Just when we all thought the argument over which test to use to determine if someone’s an independent contractor or not was settled by the DOL, two more tests (one old, one new) enter the fray. 

Earlier this summer, we reported that the DOL had published an Administrator’s Interpretation letter aimed at settling once and for all which test employers should use to distinguish who’s an independent contractor and who’s an employee. The DOL said it wanted employers to use its six-factor economic realities test.

Then, within a matter of weeks, the IRS posted a fact sheet on its website entitled Payments to Independent Contractors. Here’s our report. This action subtly reminded employers to use it’s existing three “Common Law Rules” to determine whether someone’s an independent contractor.

NLRB has its say, too

And now employers have a real mess on their hands, as the National Labor Relations Board (NLRB) has created its own test for determining who’s an independent contractor and who isn’t.

The test was revealed in a board-issued decision involving the nonprofit organization Sisters Camelot, in which a group of canvassers filed an unfair labor practice charge against the nonprofit.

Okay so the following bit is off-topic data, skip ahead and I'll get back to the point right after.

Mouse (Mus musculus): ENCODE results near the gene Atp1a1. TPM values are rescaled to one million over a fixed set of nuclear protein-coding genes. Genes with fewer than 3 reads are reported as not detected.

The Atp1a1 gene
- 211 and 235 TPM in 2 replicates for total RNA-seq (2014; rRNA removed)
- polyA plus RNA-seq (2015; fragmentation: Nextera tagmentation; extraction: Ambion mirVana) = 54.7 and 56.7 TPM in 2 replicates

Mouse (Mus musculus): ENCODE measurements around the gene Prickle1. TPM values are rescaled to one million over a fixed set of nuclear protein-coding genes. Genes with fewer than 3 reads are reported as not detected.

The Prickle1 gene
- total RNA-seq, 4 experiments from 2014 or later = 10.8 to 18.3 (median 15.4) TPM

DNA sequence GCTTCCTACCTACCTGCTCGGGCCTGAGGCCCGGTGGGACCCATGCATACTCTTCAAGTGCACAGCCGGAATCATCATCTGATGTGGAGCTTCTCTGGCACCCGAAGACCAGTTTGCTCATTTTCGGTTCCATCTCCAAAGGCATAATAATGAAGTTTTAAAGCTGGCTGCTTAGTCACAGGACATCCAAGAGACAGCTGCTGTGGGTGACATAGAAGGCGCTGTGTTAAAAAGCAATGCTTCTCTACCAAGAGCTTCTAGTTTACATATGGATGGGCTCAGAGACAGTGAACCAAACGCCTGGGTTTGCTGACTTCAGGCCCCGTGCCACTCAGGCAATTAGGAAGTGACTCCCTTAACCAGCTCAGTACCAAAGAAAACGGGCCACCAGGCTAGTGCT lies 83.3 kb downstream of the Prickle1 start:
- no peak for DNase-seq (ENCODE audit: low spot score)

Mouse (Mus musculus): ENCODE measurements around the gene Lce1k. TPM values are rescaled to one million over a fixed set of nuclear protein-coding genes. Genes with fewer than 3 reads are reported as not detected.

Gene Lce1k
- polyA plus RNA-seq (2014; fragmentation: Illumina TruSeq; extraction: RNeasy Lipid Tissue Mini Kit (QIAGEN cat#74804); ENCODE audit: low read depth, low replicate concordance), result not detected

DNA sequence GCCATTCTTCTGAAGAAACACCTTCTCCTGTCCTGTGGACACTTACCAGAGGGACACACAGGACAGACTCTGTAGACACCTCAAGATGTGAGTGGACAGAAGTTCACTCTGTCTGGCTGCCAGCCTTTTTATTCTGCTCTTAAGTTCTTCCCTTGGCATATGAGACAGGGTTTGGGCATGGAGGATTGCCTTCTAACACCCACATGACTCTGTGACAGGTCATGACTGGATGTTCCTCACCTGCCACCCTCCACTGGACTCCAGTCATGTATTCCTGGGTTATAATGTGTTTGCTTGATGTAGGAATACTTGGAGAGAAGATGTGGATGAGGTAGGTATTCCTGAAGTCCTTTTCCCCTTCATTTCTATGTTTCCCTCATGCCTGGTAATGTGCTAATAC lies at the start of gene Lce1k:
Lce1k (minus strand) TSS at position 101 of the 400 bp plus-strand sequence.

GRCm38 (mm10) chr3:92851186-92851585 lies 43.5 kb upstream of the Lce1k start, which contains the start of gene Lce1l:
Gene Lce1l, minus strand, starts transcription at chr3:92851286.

In the case, the board was tasked with determining whether the canvassers were employees who could attempt to organize into a labor union.

In it’s decision that the canvassers were, in fact, employees, the NLRB unveiled an 11-factor test it will use to determine employee/contractor status in future cases.

Here are the 11 factors:

  1. Extent of control by employer.
  2. Whether the individual is engaged in a distinct occupation or business.
  3. Whether the work is usually done under the direction of the employer or by a specialist without supervision.
  4. The skill required in the occupation.
  5. Whether the employer or individual supplies the instruments, tools and place of work.
  6. The length of time for which individual is employed.
  7. The method of payment.
  8. Whether the work is part of the regular business of the employer.
  9. Whether the parties believe they are creating an independent-contractor relationship.
  10. Whether the principal is or is not in the business.
  11. Whether the evidence shows the individual is rendering services as an independent business.

As you can imagine, the test isn’t wholly different from the two issued by the DOL and the IRS. In fact, the NLRB’s test is actually very similar to the IRS’s test in that both hinge on how much control the employer has over the work being performed by an individual.

So what’s an employer to do with these three tests? Here’s the safest course of action: Run your classifications through each test. If they easily pass must with all three, there’s nothing that needs to be done. If they don’t, change work relationships so they do — or simply reclassify the workers in question as employees and compensate them as employees (with tax deductions, benefits, etc.).

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